Cre-dependent AAV-DREADDs, in combination with neuron-specific cre mice, provide a technically easy means of rapidly, specifically, and reversibly regulating neuronal activity. This should empower efforts to unravel the circuitry controlling feeding and its related behaviors. Here, we found that AgRP neuron activity is both necessary and sufficient for feeding — inhibition of AgRP neurons at a time when mice normally eat (at the beginning of the dark cycle) restrains feeding, while stimulation of AgRP neurons when mice are nutritionally replete (near the beginning of the light cycle) compels feeding. Furthermore, we demonstrate that these same neurons drive not only a behavioral program to consume food, but to seek it out as well.
An expanded Methods section is provided in Supplemental Methods.
All animal care and experimental procedures were approved by the Beth Israel Deaconess Medical Center Institutional Animal Care and Use Committee. Mice from a mixed background (129/C57BL6) were housed at 22°C–24°C with a 12-hour light/12-hour dark cycle with standard mouse chow and water provided ad libitum. AgRP-Ires-cre mice have been previously described (4).
The hM3Dq and hM4Di coding sequences were cloned into a mCherry vector (18) upstream of the mCherry sequence to generate C-terminal mCherry fusion proteins. The hM3Dq-mCherry and hM4Di-mCherry coding sequences were amplified by PCR, and the amplicons and a cre-inducible AAV vector with a human Synapsin 1 promoter (refs. 19 and 20; a gift from Karl Deisseroth, Howard Hughes Medical Institute, Department of Bioengineering and Department of Psychiatry and Behavioral Sciences, Stanford University, Stanford, California, USA.) were digested with NheI and AscI. The digestion products were ligated such that the coding regions for the fusion proteins were in a 3′ to 5′ orientation relative to the promoter. The final vectors were sequence verified and packaged in serotype 8.
Mice were injected as previously described (21). Briefly, 200-nL bilateral injections were made in the ARC of AgRP-Ires-cre and wild-type littermate controls (coordinates, bregma: anterior-posterior, –1.40 mm; dorsal-ventral, –5.80 mm; lateral, +/–0.30 mm). Mice were allowed 1 week to recover and then acclimated to handling for 1 week before the start of any in vivo studies.
Immunohistochemistry was performed as previously described (22). The primary antibodies used in these studies include rabbit anti-dsRed (Clontech; 1:2,500), chicken anti-GFP (Abcam; 1:1000), and rabbit anti–c-fos (Calbiochem; 1:25,000).
The protocols of slice preparation and whole cell recording are previously described (22). 5- to 7-week-old mice injected with AAV 10–14 days previously were used. After acquisition of stable whole cell recordings on AgRP neurons for 2–5 minutes, artificial cerebral spinal fluid solution containing 5–10 μM CNO was perfused.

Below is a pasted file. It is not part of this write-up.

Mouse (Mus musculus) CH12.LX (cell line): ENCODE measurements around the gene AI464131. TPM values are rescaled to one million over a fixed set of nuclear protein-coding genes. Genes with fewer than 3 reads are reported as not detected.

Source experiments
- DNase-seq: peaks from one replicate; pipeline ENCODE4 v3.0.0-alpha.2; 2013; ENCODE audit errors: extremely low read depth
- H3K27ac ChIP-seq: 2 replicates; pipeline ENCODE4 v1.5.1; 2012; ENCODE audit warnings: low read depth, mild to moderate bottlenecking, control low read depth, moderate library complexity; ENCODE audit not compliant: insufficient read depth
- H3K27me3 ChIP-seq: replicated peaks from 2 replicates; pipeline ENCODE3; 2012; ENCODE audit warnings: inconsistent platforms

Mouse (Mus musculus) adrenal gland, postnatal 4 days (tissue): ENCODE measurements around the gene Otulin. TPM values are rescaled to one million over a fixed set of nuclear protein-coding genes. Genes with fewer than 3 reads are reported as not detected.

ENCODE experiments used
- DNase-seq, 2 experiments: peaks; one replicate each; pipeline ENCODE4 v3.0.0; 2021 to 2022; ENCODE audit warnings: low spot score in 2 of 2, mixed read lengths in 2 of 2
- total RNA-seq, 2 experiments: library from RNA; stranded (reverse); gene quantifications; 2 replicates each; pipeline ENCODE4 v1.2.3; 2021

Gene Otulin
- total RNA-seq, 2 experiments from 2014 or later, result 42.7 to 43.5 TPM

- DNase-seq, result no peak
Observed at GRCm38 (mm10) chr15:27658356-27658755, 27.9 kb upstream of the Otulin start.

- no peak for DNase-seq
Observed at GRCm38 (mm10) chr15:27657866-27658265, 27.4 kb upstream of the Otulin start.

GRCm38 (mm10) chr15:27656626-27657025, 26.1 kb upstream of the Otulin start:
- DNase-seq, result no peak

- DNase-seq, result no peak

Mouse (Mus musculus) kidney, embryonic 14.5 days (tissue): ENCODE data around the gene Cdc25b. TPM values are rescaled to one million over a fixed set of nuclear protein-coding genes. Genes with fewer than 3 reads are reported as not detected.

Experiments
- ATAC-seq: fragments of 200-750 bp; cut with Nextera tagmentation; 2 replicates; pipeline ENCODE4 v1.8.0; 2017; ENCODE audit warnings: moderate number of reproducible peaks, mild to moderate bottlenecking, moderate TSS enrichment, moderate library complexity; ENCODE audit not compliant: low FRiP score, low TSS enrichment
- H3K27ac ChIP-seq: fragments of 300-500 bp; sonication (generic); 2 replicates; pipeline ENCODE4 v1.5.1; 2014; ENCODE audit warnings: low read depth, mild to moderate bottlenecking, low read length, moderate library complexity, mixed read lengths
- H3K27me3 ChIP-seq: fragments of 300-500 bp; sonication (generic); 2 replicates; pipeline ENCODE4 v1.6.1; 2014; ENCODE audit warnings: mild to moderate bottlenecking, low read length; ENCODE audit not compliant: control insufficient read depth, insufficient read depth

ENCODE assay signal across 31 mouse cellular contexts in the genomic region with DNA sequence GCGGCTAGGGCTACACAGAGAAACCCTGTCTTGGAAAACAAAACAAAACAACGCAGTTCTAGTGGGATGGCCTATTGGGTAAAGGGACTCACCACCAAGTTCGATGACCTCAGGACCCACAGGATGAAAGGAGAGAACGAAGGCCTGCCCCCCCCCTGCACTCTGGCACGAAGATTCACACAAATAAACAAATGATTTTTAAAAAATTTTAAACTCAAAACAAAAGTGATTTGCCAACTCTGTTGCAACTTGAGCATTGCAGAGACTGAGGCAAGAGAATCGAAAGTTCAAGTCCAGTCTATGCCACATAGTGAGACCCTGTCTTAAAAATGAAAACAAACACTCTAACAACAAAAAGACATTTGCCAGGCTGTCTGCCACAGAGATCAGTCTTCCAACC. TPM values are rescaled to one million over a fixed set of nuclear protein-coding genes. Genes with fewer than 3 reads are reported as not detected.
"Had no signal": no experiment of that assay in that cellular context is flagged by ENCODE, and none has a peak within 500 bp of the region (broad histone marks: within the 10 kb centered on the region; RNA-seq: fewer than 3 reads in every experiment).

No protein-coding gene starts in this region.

Food intake studies on chow were performed as previously described (4). Food intake was assessed at different time points following injection of either saline or CNO (0.3 mg/kg) on alternating days in the acute studies (data shown is from male mice) or 5 days straight in the chronic studies (data shown is from female mice). Body composition (fat mass) was analyzed as previously described (4) using EchoMRI.
Energy expenditure was assessed by measuring oxygen consumption as previously described (4) using a comprehensive lab animal monitoring system (CLAMS; Columbus Instruments). Data reported here are from male mice.
Operant conditioning sessions were conducted as previously described (16). Briefly, for 5 consecutive days mice fed ad libitum were injected i.p. with saline, placed in chambers, and acclimated to nose poking for food pellets for a period of 60 minutes under an FR1 operant paradigm.
Following completion of FR1 training, mice fed ad libitum were then exposed to a PR3 testing paradigm (60-minute duration) for the following 6 days and were treated with saline or CNO (0.3 mg/kg) on alternate days. Data are presented as the breakpoint during the PR3. Following the completion of drug treatments, mice were fasted for 24 hours and then tested again under PR3 conditions immediately following injection with saline. Data reported herein are from male mice.
Locomotor activity was assessed as previously described (17). Briefly, individually housed mice were placed in their home cages, and ambulatory counts along the x axis were recorded for 5 hours during the light cycle either in the absence or presence of food. Data reported herein are from male mice.
Statistical analyses were performed using KaleidaGraph (Synergy Software). Overall ANOVA analyses were followed by planned pairwise comparisons between the relevant groups with a Tukey’s honestly significant difference post-hoc test. A P value of less than 0.05 was considered significant in these studies.
This work was supported by NIH grants (R01DK071051, R01DK075632, R01DK089044, and R37DK053477 to B.B. Lowell; R01DK069983 to E. Maratos-Flier; 1F32DK089710-01 to M.J. Krashes; U19MH82441, R01DA027120, R01MH61887, R01DA017204, RAID, and NIMH-PDSP NS064882 to B.L. Roth; and MH087074 and GM008719 to S.C. Rogan). Additionally, B.L. Roth received support from the Michael Hooker Distinguished Chair in Pharmacology, and S.C. Rogan received support from an Elion Award from the Triangle Community Foundation.
Conflict of interest: The authors have declared that no conflict of interest exists.
Citation for this article: J Clin Invest. 2011;121(4):1424–1428. doi:10.1172/JCI46229.